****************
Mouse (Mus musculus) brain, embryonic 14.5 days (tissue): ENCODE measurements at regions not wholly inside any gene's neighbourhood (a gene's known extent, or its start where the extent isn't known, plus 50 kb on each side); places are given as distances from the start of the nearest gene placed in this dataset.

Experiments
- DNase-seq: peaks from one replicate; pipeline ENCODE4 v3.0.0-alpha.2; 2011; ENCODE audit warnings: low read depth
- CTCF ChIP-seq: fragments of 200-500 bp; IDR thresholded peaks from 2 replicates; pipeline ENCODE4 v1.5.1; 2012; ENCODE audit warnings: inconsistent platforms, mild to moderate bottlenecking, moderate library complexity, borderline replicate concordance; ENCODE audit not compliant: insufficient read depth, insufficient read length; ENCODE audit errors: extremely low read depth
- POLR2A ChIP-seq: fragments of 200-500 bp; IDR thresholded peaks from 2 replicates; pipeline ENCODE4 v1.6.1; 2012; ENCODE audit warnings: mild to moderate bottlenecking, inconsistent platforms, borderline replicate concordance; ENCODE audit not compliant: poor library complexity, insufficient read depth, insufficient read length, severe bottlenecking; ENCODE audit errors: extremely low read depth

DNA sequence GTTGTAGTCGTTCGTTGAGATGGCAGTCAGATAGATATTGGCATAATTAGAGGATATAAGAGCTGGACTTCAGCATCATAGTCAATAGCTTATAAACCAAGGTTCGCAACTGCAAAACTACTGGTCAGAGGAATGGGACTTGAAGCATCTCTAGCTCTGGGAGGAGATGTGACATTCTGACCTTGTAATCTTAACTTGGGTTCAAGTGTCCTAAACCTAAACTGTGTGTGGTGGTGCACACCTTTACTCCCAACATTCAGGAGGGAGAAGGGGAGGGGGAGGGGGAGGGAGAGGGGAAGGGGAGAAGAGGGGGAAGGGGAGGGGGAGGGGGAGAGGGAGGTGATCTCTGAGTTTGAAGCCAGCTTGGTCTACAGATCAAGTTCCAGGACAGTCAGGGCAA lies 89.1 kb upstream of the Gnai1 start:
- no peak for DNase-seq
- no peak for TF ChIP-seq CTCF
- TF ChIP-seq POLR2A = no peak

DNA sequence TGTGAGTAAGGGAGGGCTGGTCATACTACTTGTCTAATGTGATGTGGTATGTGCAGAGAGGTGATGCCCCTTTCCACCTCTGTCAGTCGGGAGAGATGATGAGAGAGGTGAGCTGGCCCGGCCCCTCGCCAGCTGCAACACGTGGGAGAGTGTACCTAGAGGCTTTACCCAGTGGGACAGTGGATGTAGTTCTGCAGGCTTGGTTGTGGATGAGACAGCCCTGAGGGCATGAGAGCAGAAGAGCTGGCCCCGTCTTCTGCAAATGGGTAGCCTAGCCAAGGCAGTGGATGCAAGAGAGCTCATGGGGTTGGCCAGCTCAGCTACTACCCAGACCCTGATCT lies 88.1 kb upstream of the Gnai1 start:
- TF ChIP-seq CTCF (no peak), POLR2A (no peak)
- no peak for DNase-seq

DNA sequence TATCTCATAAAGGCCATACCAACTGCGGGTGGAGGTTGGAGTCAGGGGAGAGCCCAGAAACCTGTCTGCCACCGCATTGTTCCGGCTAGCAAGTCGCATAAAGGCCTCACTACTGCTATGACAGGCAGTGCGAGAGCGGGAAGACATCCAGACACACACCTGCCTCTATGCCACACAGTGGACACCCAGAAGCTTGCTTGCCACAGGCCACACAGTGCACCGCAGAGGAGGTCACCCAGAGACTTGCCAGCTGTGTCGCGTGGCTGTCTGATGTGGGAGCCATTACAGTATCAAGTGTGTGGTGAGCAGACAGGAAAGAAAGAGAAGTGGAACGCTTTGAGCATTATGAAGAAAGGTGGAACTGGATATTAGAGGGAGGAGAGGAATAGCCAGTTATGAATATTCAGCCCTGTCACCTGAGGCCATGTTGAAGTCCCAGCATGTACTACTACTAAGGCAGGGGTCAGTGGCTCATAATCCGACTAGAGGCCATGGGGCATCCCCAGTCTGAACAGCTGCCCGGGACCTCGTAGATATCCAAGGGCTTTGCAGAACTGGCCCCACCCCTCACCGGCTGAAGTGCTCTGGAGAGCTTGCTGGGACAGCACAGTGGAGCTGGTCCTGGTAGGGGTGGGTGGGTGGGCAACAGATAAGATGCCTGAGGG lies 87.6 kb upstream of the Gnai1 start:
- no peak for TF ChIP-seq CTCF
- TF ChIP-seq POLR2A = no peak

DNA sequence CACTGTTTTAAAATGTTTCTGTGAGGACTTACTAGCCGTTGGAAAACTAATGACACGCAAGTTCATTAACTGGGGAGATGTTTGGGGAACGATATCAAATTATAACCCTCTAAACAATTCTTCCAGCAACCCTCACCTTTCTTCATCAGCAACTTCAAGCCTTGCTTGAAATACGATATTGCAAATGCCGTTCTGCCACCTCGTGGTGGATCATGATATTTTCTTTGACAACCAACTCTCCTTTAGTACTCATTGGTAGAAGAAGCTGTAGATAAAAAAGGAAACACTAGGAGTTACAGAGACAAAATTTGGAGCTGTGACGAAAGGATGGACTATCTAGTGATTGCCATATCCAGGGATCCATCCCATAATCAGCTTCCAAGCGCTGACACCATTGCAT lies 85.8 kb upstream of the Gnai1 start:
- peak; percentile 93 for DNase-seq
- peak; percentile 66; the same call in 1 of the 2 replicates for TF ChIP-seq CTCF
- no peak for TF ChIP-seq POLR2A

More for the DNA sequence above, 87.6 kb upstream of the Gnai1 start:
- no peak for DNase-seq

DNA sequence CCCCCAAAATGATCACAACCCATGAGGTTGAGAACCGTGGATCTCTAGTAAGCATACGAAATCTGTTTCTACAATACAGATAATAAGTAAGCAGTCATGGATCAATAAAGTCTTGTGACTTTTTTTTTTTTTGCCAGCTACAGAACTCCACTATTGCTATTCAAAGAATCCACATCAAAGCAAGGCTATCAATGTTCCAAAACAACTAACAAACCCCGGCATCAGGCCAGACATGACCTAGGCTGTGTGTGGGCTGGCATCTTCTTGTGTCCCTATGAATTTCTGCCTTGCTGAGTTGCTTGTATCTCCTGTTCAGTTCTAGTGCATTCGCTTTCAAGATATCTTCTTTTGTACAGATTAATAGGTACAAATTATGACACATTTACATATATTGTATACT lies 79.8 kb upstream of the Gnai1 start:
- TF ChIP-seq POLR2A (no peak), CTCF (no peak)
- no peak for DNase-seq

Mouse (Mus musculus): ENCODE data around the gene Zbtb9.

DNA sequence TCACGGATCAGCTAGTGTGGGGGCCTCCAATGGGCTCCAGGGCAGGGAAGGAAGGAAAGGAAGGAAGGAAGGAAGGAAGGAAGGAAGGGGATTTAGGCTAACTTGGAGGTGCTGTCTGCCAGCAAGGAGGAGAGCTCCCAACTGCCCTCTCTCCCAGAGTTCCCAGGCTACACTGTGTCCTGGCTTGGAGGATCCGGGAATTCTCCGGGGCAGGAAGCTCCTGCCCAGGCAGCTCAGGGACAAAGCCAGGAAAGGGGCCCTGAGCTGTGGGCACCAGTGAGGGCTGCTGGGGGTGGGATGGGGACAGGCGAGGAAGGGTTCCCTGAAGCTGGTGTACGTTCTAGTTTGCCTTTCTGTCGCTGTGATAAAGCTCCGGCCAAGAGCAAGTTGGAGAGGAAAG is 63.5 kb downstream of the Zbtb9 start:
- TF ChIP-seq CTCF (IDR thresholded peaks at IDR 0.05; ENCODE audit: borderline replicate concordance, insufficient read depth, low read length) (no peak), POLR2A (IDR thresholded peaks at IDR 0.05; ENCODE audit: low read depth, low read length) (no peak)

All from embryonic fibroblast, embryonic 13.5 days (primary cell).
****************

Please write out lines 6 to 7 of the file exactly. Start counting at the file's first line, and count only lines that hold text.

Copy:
DNA sequence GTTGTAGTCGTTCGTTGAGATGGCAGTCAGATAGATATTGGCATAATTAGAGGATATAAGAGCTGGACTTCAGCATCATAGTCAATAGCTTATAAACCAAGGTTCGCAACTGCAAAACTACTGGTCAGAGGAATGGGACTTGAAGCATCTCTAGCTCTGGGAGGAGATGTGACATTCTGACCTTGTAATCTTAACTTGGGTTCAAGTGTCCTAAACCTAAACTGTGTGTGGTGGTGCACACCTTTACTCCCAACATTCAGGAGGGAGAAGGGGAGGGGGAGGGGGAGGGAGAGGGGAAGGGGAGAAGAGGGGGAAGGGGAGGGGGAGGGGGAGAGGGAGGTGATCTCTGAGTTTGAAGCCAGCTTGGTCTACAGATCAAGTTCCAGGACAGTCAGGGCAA lies 89.1 kb upstream of the Gnai1 start:
- no peak for DNase-seq